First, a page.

India, Japan to discuss global meltdown, security pact Wednesday

October 21st, 2008 - 8:30 pm ICT by IANS  

Manmohan SinghTokyo, Oct 21 (IANS) The global financial crisis, giving a political push to a wide-ranging economic agreement and the sealing of a security pact will top the agenda of Prime Minister Manmohan Singh when he holds summit talks with his Japanese counterpart Taro Aso Wednesday.Manmohan Singh arrived here Tuesday on the first leg of his two-nation tour that will also take him to China to attend the Asia-Europe Meeting (ASEM) summit in Beijing Oct 24-25.

Although all bilateral and regional issues will be discussed to give more teeth to the strategic partnership between the two countries, the discussions between the two leaders are likely to be dominated by the global economic slowdown, said senior officials who are accompanying the prime minister.

The talks between the two leaders on economic issues will be significant as India is the largest beneficiary of Japan’s Official Development Assistance (ODA), which is estimated to be around $1 billion.

The two leaders are also likely to give a political push to the Comprehensive Economic Partnership Agreement (CEPA) and ask their top negotiators to wrap up this agreement by next year.

“With the backdrop of the global financial crisis, climate change, energy and food security problems, the international situation is complex and keeps changing,” said a top PMO functionary.

“It (economic crisis) has changed the entire international landscape and every country is concerned. Countries are even using the word recession.”

Before his visit to Tokyo, Manmohan Singh Monday had assured parliament that Indian banks would not fail and deposits were safe but said the global financial storm would have an indirect impact on the economy which was difficult to assess at the moment.

Senior officials said India would work out a “phased road map” during delegation level talks to tap both Japan’s domestic agricultural and pharmaceutical markets that were “highly protected”. “Tariffs do not matter and we need market access as much as possible,” said a senior diplomat.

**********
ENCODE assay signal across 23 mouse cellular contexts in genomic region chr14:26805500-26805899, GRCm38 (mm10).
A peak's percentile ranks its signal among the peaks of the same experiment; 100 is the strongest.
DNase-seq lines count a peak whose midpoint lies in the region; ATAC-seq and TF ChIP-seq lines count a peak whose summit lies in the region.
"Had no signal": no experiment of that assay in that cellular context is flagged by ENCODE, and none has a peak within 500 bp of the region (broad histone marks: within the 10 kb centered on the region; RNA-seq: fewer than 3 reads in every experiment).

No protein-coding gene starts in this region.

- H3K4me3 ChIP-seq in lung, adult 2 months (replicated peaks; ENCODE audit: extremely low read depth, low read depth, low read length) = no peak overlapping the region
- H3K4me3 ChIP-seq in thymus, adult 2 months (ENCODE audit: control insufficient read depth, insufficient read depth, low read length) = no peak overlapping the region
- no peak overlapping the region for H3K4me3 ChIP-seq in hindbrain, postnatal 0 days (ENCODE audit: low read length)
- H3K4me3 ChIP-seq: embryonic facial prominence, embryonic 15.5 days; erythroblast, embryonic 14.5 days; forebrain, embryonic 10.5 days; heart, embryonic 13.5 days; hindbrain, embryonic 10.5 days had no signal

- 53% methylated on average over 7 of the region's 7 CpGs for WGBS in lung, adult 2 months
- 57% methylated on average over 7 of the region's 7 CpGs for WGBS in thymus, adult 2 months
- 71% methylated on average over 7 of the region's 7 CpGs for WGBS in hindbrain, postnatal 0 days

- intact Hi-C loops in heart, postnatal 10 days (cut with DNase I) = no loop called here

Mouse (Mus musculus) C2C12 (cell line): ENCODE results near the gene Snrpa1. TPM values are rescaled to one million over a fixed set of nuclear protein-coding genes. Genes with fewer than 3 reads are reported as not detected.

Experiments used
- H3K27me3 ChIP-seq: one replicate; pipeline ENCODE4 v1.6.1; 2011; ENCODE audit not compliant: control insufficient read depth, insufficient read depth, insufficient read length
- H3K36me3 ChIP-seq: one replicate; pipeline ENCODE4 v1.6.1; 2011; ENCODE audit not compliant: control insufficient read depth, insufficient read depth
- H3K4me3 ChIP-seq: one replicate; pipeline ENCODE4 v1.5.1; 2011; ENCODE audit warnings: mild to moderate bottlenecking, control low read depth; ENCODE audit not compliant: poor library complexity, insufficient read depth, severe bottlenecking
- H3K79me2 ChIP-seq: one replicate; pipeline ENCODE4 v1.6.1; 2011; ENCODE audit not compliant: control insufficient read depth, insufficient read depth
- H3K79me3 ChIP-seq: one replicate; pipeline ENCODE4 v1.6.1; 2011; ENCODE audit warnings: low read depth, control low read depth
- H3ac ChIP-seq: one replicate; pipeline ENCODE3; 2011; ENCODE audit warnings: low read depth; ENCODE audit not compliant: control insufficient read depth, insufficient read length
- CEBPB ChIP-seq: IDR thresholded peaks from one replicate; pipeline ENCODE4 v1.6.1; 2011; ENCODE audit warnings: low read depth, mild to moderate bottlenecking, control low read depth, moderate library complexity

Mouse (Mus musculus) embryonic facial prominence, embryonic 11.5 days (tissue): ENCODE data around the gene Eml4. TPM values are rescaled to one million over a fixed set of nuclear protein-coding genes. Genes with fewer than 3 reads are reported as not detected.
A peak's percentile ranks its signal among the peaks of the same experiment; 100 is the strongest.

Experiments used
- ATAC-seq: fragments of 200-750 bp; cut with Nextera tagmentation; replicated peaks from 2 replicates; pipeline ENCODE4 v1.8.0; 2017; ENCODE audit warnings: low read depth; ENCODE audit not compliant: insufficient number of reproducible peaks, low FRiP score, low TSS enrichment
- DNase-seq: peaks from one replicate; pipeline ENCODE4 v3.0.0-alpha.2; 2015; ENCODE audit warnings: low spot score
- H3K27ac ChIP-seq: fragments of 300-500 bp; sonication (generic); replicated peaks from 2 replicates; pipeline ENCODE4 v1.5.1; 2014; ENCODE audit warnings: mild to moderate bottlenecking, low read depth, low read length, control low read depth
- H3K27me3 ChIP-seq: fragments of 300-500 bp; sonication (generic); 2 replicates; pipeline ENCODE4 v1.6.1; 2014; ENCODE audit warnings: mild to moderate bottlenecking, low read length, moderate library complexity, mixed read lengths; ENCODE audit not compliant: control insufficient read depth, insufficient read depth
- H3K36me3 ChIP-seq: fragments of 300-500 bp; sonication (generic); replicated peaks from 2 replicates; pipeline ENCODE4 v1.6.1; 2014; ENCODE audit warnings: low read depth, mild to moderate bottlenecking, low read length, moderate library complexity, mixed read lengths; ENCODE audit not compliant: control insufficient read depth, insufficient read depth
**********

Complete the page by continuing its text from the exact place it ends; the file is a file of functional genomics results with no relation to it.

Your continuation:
Japan’s Daiichi Sankyo earlier this year acquired control of Indian drugmaker Ranbaxy Laboratories and Indian firms are keen for a bigger share of Japan’s generic drugs market, the world’s second-largest after the United States.

Japan is also expected to invest in a dedicated freight corridor on the western corridor that is expected to transform the industrial landscape in India.

Given the political sensitivities, Japan, say ministry officials, has no plan at the present moment to start negotiations with India for a bilateral civil nuclear agreement, which would be needed to sell Japanese reactors and dual-use technologies for atomic power plants.

“There are domestic concerns and political groups in Japan are nervous in cooperation with any another country on a nuclear arrangement,” said a senior functionary.

Japan had backed India in the Nuclear Suppliers Group (NSG) despite strong domestic sensitivities in that country due to its unique history of being the only country in the world to have been attacked by nuclear weapons.

“That decision was an exceptional gesture of friendship,” said diplomatic sources.

Officials pointed out that Japanese companies were keen to participate in the Indian nuclear energy market estimated to be worth around $27 billion over the next 15 years.

Before his talks with Aso, Prime Minister Singh will meet Japan Chamber of Commerce and Industry and attend a business luncheon meeting by the chairman of Nippon Keidanren, the Japan Business Federation.

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